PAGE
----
Preclinical trials indicate that a drug candidate called OxaliTex can stop the growth of cancer cells completely. OxaliTex appears to be more potent than many other common chemotherapy drugs, with less toxicity and less rapidly counteracted by mechanisms of drug resistance. The study was reported in the journalin March 2020.
OxaliTex comprises two parts: one which has a star-shaped molecule called texaphyrin, and a modified platinum-based anticancer drug. The first molecule is the delivery system, while the second is the toxic molecule itself.
Earlier studies in 2012 showed that the compound could overcome cisplatin resistance in cancer cells by accumulating in the cell, forming DNA adducts, stabilizing the tumor suppressor gene TP53 or tumor protein which codes for a protein that regulates the cell cycle, so as to suppress tumor formation, activating TP53, and inducing apoptosis. The last two actions were common to both sensitive and resistant cells. The drug thus reactivates the mutated TP53 gene, which is among the main reasons for resistance. This drug is, therefore, capable of overcoming two dominant mechanisms of tumor cell resistance.
There are several platinum-based chemotherapy drugs like cisplatin, carboplatin, and oxaliplatin. These have platinum incorporated into their chemical structure. The platinum forms extremely reactive complexes that bind to DNA and forms crosslinks within the molecule. Since DNA encodes the entire cellular activity of all cells, including cancer cells, lethal damage to this molecule arrests further cell growth, and induces cell death.
Platinum-based drugs are used mainly for the treatment of ovarian cancer, breast cancer, cancers of the head and neck, testicular, bladder, kidney, prostate, and many other cancers. It is estimated that this class of chemotherapeutic agents is used in the treatment of almost one of every two cancers, typically in combination with another drug category called taxanes. Taxanes also disrupt cell division by another mechanism of action.
Platinum-based drugs are known to cause kidney damage (for cisplatin), bone marrow suppression (for carboplatin), and nerve damage (oxaliplatin). Other adverse effects include anaphylactic reactions, liver damage, cardiac injury, epithelial damage to the lining of the intestine and the mouth, and weight loss. This may mean that the dose must be reduced by 25% to 100%.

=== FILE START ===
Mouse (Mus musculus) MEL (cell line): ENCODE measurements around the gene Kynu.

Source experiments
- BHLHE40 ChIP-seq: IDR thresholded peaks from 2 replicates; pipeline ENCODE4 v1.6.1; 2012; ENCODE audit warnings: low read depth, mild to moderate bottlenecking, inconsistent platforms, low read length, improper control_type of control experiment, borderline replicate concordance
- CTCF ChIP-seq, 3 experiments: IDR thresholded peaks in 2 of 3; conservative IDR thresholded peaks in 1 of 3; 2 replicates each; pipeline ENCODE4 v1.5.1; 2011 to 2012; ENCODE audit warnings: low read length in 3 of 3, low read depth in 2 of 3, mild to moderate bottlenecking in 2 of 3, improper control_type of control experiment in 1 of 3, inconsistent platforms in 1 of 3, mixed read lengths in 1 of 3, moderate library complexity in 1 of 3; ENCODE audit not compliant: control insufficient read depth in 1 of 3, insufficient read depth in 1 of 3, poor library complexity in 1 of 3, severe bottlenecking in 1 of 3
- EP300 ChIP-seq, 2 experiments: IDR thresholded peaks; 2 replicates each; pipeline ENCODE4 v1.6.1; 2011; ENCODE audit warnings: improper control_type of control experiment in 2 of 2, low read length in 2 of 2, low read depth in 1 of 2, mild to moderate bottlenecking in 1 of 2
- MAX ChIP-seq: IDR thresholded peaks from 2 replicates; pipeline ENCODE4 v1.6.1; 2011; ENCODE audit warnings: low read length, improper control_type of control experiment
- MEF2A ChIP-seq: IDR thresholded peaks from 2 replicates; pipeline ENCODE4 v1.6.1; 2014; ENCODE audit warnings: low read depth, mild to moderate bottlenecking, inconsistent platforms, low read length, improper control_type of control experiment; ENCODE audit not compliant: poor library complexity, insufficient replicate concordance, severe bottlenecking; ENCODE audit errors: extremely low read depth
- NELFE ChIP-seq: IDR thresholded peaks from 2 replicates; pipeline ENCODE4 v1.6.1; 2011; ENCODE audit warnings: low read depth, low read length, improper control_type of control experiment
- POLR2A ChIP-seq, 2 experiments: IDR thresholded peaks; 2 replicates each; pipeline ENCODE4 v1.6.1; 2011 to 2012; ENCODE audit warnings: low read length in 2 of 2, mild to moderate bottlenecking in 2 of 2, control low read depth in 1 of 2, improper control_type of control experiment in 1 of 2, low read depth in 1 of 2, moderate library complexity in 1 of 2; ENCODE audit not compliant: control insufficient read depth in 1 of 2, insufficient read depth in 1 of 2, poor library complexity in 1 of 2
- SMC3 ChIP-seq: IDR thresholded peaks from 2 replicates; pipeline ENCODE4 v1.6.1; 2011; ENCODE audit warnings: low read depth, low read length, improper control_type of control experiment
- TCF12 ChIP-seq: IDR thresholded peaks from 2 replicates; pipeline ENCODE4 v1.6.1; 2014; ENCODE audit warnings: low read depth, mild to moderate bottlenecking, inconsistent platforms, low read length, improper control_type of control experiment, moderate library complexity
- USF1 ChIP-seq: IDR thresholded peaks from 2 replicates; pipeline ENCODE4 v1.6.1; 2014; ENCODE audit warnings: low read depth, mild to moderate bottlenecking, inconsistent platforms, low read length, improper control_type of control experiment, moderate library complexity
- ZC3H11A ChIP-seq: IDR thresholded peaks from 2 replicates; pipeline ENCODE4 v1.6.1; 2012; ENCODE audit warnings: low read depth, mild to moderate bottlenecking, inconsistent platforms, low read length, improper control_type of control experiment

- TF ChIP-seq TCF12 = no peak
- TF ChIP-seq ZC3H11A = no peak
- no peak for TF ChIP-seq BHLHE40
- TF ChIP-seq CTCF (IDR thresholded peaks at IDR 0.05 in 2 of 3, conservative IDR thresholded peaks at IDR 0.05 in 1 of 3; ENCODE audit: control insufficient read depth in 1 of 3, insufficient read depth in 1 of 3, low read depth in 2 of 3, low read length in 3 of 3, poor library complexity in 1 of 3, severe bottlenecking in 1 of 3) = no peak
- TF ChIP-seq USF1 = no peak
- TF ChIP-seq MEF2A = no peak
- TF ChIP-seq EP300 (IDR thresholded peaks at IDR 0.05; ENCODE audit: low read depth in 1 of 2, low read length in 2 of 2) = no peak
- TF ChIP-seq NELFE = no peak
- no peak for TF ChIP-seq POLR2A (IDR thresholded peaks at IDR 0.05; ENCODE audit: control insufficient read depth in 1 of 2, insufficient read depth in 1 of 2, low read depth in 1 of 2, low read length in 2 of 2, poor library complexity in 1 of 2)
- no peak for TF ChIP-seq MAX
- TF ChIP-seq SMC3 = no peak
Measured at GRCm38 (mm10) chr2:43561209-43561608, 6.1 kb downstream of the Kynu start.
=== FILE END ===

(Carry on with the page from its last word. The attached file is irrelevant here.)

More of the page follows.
Moreover, cancer cells often work around these by using inbuilt mechanisms of resistance, such as alternative pathways of metabolism. For instance, they may ‘hide’ the tumor antigens, inactivate the drug, alter the tumor cell molecules targeted by the drug, inhibit cell death pathways, or cause epigenetic modifications that hinder cytotoxicity.
The first difficulty is met by the increased affinity of the texaphyrin molecule for cancerous cells compared to healthy cells, which means the side effects are reduced. Secondly, the platinum drug is modified to reduce its toxicity while simultaneously making it more challenging to work around, and thus preventing the chances of resistance.
In the current study, the researchers tested the candidate drug for its efficacy, head to head against carboplatin, an approved platinum drug used to treat cancer of the ovary. The tests, carried out on tumor-bearing mice, showed that OxaliTex was much more effective than carboplatin in reducing tumor size in this group.
The tumors remained unchanged in the latter group. On the other hand, all the tumors in the mice treated with the former drug showed a complete arrest of growth until 2-3 weeks after the treatment ended. At this point, they started to grow again. The challenge now is to optimize the dose to achieve complete elimination arrive at an optimized dose, at which point they hope they can eliminate the tumors completely.
When the adverse effects were compared, it was found that the new drug OxaliTex had significantly lower toxicity than oxaliplatin, another drug approved by the Food and Drug Administration (FDA), which is used in the treatment of colorectal cancer, among other tumors.
Says researcher Jonathan Arambula, “We created something that’s better tolerated than currently approved drugs.” The next step is to explore the toxic properties of this candidate drug in much greater depth. Once this is complete, they hope to begin a Phase 1 clinical trial in humans within the next two years.